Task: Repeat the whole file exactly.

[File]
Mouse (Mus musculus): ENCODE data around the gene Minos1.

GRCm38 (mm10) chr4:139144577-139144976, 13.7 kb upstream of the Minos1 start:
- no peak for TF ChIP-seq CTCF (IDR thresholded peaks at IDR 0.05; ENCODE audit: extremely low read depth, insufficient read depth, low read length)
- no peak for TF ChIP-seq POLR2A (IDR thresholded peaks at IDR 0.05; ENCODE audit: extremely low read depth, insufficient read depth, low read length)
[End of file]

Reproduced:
Mouse (Mus musculus): ENCODE data around the gene Minos1.

GRCm38 (mm10) chr4:139144577-139144976, 13.7 kb upstream of the Minos1 start:
- no peak for TF ChIP-seq CTCF (IDR thresholded peaks at IDR 0.05; ENCODE audit: extremely low read depth, insufficient read depth, low read length)
- no peak for TF ChIP-seq POLR2A (IDR thresholded peaks at IDR 0.05; ENCODE audit: extremely low read depth, insufficient read depth, low read length)